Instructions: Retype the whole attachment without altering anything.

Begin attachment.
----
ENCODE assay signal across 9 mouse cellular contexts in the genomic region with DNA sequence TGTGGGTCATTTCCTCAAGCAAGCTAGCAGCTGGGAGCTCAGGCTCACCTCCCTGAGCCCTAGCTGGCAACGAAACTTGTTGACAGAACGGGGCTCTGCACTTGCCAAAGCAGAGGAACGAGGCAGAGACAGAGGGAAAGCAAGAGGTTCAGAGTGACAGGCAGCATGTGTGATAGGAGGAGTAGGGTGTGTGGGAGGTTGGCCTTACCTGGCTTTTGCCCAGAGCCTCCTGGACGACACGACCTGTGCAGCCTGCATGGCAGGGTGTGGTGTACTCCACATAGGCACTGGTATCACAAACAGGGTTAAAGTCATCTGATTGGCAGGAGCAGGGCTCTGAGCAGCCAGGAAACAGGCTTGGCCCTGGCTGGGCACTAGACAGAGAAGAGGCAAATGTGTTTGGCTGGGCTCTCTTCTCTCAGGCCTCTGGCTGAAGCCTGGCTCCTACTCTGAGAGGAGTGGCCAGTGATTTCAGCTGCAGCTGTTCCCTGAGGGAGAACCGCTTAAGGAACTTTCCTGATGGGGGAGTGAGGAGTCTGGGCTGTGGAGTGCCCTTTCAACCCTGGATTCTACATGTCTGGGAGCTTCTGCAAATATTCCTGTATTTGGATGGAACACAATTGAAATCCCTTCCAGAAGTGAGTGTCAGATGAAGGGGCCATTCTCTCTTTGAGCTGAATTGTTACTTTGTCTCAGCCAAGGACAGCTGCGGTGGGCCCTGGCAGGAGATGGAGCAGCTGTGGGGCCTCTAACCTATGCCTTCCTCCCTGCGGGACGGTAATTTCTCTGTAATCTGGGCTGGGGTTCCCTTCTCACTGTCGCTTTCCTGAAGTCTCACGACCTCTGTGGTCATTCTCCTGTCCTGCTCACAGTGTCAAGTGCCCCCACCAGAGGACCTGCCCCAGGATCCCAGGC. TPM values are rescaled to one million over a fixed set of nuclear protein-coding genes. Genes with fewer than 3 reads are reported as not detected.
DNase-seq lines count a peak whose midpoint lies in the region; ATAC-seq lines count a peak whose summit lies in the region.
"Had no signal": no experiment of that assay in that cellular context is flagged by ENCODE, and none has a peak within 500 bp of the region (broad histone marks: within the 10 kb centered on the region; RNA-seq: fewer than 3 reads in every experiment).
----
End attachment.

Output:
ENCODE assay signal across 9 mouse cellular contexts in the genomic region with DNA sequence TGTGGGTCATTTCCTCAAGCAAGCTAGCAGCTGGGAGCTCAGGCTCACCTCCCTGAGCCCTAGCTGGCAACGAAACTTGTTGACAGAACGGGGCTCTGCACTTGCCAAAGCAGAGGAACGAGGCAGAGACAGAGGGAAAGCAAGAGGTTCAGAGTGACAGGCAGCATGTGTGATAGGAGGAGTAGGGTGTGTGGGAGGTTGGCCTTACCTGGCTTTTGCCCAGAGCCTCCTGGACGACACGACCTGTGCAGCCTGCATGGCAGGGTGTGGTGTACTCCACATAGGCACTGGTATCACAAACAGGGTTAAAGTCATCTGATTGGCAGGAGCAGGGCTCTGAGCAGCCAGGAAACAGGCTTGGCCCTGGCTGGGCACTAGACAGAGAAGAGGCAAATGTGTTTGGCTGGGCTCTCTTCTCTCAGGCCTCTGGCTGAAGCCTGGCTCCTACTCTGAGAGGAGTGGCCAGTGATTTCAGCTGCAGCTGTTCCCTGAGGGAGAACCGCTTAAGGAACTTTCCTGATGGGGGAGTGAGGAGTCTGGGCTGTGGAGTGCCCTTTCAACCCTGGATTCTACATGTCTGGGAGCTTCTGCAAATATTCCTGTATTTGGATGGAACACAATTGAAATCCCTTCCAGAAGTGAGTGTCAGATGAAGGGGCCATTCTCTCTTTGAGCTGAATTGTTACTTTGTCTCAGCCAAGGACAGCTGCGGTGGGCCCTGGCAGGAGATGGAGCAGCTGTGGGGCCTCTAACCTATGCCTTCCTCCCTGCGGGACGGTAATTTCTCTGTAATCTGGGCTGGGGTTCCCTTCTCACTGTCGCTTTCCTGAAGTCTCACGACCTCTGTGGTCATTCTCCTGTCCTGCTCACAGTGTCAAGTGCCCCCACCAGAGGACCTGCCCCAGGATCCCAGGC. TPM values are rescaled to one million over a fixed set of nuclear protein-coding genes. Genes with fewer than 3 reads are reported as not detected.
DNase-seq lines count a peak whose midpoint lies in the region; ATAC-seq lines count a peak whose summit lies in the region.
"Had no signal": no experiment of that assay in that cellular context is flagged by ENCODE, and none has a peak within 500 bp of the region (broad histone marks: within the 10 kb centered on the region; RNA-seq: fewer than 3 reads in every experiment).